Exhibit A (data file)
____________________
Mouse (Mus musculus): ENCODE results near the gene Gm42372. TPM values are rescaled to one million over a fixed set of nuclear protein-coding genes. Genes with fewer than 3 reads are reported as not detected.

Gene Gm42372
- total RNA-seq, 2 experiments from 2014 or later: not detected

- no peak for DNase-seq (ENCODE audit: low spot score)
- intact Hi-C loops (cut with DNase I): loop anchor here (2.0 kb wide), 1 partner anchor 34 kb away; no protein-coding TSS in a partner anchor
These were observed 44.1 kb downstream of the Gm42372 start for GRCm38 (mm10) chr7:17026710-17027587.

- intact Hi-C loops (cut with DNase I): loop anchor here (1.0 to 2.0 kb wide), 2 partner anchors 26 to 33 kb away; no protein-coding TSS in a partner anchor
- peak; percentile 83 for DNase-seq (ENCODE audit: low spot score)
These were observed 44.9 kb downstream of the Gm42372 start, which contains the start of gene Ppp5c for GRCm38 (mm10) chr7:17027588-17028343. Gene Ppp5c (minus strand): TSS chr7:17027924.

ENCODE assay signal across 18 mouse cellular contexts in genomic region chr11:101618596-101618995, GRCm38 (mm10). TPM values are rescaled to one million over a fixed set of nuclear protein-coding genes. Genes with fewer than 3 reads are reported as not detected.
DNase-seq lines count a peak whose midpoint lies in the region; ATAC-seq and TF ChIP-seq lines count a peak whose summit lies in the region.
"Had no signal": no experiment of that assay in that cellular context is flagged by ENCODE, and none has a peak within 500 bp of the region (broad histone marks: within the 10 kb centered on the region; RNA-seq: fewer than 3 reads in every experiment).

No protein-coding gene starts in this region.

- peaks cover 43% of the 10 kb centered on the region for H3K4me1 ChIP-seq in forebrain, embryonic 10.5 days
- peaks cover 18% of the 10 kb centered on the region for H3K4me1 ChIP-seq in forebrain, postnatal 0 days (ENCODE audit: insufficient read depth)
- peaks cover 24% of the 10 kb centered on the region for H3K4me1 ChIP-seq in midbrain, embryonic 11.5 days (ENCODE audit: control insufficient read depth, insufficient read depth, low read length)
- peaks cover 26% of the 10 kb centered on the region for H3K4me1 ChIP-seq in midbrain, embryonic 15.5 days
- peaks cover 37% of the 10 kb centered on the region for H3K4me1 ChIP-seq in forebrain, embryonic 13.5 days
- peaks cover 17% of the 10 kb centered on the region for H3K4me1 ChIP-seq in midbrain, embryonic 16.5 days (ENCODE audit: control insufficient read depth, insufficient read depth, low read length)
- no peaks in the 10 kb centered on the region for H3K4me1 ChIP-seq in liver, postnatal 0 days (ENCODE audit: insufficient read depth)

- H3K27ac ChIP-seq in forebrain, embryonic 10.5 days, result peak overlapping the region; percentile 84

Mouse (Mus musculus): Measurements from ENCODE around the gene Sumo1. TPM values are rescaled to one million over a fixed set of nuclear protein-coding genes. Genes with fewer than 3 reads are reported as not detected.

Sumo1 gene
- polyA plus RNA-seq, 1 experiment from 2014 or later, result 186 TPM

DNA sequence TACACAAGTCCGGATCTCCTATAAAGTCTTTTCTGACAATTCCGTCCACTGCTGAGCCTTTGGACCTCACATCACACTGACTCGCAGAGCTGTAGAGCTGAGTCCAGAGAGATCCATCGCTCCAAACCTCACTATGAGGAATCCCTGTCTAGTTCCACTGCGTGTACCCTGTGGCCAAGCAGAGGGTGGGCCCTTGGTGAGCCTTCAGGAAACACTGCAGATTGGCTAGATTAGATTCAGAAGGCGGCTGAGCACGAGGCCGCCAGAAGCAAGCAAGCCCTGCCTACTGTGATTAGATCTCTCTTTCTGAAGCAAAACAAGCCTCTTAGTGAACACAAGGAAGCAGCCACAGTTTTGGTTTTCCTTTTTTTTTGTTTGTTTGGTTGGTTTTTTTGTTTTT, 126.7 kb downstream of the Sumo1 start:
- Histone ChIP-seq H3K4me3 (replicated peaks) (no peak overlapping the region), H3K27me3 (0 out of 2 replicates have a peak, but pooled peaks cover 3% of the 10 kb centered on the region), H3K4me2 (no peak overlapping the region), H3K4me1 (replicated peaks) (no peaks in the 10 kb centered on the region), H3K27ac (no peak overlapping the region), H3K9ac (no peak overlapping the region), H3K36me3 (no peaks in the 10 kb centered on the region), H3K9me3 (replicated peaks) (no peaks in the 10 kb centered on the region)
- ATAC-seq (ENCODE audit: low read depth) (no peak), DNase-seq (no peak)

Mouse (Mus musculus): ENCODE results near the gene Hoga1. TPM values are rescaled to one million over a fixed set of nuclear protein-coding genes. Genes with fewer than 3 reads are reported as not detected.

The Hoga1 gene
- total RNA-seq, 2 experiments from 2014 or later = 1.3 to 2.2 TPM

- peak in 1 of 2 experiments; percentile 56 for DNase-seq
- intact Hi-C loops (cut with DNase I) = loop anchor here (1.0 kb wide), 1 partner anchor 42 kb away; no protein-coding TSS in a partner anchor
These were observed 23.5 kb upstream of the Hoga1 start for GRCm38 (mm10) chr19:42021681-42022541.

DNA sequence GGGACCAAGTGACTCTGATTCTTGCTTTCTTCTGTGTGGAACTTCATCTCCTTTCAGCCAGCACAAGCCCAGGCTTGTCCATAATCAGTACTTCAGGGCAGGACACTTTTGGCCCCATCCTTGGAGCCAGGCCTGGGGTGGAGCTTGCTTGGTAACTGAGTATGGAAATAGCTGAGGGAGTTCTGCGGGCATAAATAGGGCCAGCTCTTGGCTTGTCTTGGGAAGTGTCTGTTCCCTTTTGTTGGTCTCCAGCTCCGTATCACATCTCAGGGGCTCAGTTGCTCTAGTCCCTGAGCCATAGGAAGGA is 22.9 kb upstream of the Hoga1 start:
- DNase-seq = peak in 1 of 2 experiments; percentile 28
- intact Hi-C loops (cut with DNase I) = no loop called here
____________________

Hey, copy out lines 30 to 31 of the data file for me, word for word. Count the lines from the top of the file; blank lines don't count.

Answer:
- total RNA-seq, 2 experiments from 2014 or later = 1.3 to 2.2 TPM

- peak in 1 of 2 experiments; percentile 56 for DNase-seq